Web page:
Will
03-31-2010, 11:00 AM   #248
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QuoteQuote:
I assume that, if you touch the +/- button, the EC meter appears but will automatically go away after a second or two if you don't turn the e-dial. Right?
that is correct


Neil

03-31-2010, 06:58 PM   #249
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No experience with the K7, own a K20 and have a GX-10 and came from a K10. I think a smaller package would have its advantages, but I do like having all the controls. For me its:

1. Better-better-better auto-focusing for sure. The bar is set high by Canon and Nikon here.
2. Less noise at high ISO and give me usable higher ISO. Others are doing it. Pentax lags.
3. Better metering (probably solved with the K7 77 segment system)

Give me these two top things and everything else is bonus. I can adapt to lots of things and one thing that annoys me on a smaller body camera will be made up for in some other feature or ergonomic.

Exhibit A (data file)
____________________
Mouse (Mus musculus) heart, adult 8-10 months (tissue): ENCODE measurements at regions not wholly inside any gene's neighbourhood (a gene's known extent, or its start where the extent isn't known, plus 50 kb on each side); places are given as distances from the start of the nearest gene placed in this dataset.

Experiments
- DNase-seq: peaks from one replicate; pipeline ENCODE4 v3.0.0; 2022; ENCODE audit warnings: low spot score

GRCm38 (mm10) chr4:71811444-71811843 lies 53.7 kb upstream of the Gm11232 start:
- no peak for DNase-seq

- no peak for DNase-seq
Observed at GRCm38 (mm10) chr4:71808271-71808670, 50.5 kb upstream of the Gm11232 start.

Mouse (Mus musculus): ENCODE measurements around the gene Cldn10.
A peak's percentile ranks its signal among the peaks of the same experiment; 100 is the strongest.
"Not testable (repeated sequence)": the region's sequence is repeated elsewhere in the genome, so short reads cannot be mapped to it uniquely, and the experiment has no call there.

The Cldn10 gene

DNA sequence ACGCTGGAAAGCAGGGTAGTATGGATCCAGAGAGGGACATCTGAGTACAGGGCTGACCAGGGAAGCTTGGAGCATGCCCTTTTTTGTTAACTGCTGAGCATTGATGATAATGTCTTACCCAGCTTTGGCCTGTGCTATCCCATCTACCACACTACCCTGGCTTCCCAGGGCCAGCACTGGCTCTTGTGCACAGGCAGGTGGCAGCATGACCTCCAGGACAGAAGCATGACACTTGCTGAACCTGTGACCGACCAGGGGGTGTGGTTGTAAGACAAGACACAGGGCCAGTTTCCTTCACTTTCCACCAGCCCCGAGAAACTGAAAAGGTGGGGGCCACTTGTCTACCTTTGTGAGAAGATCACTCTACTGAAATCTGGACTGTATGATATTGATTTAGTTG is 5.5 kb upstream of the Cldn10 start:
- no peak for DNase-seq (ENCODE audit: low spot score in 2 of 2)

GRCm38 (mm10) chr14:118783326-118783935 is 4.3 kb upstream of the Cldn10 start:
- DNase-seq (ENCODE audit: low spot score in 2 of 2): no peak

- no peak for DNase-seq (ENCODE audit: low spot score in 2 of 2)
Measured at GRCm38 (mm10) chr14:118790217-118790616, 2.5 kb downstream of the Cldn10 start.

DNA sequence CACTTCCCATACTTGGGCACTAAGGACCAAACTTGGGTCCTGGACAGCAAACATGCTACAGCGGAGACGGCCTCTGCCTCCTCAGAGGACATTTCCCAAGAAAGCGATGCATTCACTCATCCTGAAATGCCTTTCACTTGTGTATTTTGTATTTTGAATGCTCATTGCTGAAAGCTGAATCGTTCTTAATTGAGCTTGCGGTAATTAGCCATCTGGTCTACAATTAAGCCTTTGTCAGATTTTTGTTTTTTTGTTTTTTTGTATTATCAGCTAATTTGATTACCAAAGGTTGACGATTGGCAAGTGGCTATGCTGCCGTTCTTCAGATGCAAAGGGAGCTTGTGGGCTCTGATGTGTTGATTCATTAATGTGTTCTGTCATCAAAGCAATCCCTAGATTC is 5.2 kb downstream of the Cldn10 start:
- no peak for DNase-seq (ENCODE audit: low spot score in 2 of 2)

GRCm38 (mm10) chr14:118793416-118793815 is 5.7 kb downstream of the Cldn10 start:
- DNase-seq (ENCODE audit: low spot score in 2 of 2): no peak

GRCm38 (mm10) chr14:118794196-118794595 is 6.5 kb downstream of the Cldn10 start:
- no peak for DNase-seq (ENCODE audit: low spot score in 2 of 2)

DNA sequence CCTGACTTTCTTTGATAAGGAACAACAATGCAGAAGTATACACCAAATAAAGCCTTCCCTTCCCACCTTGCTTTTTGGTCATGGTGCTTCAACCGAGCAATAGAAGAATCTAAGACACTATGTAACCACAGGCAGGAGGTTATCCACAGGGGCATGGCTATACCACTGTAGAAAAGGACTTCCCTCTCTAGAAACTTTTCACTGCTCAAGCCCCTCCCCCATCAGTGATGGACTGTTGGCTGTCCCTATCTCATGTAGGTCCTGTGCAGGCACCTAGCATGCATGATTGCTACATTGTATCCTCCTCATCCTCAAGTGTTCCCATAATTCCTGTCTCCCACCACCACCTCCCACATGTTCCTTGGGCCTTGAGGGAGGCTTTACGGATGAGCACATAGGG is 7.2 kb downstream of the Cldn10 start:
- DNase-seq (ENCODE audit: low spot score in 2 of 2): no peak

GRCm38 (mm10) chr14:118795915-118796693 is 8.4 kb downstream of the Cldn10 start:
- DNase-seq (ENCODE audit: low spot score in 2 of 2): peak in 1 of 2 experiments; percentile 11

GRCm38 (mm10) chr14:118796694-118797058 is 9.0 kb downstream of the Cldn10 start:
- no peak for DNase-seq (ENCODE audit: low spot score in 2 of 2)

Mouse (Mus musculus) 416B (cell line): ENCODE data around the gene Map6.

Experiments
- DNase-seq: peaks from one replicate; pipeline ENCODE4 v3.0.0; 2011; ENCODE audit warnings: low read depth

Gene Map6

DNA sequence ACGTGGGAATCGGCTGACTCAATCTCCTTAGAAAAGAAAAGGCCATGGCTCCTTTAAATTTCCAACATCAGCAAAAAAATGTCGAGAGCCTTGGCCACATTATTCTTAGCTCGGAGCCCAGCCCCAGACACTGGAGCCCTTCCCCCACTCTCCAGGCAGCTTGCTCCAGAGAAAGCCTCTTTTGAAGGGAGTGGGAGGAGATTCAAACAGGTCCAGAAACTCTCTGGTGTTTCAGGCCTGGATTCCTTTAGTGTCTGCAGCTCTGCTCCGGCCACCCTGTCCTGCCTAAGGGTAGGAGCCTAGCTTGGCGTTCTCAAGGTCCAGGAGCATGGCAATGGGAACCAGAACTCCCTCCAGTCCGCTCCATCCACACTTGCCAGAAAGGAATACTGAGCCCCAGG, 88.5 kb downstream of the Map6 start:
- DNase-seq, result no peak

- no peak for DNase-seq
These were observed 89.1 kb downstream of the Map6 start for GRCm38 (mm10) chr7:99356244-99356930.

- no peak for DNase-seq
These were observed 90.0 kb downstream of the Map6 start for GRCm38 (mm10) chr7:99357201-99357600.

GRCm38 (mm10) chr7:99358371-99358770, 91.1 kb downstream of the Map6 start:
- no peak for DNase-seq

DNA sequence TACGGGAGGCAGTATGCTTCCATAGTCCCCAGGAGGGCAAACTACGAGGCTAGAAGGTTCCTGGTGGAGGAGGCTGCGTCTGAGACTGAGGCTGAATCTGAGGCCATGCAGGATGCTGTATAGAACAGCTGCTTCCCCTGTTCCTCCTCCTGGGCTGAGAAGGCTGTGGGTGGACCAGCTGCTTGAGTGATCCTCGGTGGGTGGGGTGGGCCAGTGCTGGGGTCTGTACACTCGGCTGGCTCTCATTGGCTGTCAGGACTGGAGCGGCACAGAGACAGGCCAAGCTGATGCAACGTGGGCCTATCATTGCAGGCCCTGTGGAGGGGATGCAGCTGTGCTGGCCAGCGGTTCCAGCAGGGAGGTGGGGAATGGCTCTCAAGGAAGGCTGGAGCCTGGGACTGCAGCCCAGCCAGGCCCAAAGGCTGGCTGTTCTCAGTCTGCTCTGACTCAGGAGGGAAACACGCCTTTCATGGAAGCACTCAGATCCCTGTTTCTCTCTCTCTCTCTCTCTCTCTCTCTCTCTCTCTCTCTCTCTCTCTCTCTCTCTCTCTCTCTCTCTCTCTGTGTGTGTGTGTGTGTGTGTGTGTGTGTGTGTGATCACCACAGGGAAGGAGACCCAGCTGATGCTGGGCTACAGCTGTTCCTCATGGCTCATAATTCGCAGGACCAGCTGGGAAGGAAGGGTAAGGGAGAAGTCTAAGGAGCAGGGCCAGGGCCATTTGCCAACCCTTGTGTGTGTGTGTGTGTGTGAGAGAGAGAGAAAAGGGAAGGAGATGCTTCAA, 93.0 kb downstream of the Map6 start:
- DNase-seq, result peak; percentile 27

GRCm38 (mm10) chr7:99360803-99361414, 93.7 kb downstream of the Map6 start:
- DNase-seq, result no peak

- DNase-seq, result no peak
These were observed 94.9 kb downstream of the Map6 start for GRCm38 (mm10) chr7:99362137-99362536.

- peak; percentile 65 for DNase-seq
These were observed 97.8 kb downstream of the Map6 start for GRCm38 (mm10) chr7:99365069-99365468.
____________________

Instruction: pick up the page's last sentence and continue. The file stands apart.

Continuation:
Maybe more affordable prime lenses too, but I'm dreaming there.

Interesting banter. I'm holding out for my top two, as much as I like some of the things I see in the K7...
03-31-2010, 08:24 PM   #250
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QuoteOriginally posted by jshram Quote
1. Better-better-better auto-focusing for sure. The bar is set high by Canon and Nikon here.
K-7 is either the same or slightly behind the 7D and D300s in single AF. I personally think it's just slightly slower overall, but not by much. It's pretty quick. Continuous is definitely behind a bit. I think one difference is that some of the motor-driven Nikon and Canon lenses are very quick, and while Pentax screw mounts like the 40mm limited are meant to be very quick, the SDM sounds like it's slightly behind the Canpn/Nikon versions.

QuoteOriginally posted by jshram:
2. Less noise at high ISO and give me usable higher ISO. Others are doing it. Pentax lags.
K-7 RAW files are comparable to 7D and D300s, perhaps with even better detail retention. I'm not terribly techincal, but I think basically the sensor is not noisier than the competition (although apparently the K20D is slightly better!), it's just that the in-camera software fro JPEGs applies little noise reduction. Personally, I prefer to keep control of it - I'd rather a noisy file I can edit myself with professional noise reduction software than a file smudged by inferior in-camera software.

K-x, from what I've heard, is close to (or is) leading all APS-C in high ISO quality.